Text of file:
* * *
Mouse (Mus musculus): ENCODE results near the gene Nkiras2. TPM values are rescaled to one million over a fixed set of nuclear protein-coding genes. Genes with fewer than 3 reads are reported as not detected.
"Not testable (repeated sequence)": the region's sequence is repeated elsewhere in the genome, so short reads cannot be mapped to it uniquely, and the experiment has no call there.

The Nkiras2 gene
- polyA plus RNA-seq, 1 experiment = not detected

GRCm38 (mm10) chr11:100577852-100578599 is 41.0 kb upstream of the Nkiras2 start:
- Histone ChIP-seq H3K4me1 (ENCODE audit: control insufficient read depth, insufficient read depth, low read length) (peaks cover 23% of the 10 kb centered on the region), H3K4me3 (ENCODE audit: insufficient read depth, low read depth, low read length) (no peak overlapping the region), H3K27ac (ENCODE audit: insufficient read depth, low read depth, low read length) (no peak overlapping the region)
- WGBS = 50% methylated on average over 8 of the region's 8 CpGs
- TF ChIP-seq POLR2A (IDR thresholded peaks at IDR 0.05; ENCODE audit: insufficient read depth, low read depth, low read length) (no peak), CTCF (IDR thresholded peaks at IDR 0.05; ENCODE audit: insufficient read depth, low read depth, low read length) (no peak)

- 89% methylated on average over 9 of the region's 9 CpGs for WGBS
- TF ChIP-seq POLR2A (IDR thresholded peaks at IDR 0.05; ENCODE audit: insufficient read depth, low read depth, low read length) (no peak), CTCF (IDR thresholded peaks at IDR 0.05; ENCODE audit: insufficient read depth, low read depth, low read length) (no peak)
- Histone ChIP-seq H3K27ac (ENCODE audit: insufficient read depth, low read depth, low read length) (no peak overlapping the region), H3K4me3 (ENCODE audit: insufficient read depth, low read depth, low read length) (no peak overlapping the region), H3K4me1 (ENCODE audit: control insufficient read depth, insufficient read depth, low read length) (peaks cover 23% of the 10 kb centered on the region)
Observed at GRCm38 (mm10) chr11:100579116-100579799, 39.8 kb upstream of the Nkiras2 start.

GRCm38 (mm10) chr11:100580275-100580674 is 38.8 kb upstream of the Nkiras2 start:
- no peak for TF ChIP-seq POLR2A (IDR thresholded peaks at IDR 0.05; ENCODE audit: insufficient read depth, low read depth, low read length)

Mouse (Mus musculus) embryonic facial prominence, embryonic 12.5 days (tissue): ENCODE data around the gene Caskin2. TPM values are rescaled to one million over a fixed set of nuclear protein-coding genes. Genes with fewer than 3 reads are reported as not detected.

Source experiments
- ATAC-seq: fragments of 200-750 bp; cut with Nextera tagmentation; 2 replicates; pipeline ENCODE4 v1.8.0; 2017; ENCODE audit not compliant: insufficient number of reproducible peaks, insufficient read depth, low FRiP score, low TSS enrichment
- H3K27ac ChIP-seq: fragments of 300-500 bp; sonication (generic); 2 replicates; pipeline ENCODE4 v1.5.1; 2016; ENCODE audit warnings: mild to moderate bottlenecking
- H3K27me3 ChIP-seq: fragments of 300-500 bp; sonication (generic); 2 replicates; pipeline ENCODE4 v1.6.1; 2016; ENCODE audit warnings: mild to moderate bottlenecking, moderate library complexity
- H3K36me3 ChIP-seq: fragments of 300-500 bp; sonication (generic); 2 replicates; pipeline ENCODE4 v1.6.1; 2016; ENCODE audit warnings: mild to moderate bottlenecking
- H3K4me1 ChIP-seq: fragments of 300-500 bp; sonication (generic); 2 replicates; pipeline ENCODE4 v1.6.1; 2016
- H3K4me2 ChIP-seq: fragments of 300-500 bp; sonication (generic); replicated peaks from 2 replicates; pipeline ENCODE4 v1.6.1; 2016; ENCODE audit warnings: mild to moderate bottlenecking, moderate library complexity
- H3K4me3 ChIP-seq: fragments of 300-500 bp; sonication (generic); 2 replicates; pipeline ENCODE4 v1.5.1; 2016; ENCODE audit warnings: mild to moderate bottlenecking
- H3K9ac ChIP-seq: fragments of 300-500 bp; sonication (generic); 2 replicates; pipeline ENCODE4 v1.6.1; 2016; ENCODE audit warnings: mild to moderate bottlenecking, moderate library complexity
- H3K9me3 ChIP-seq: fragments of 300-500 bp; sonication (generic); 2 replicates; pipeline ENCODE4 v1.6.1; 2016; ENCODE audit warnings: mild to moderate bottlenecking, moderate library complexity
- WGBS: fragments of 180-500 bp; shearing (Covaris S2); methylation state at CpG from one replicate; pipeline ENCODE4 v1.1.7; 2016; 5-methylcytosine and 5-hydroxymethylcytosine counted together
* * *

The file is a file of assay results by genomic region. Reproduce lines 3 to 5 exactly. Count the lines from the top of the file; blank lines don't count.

The Nkiras2 gene
- polyA plus RNA-seq, 1 experiment = not detected

GRCm38 (mm10) chr11:100577852-100578599 is 41.0 kb upstream of the Nkiras2 start: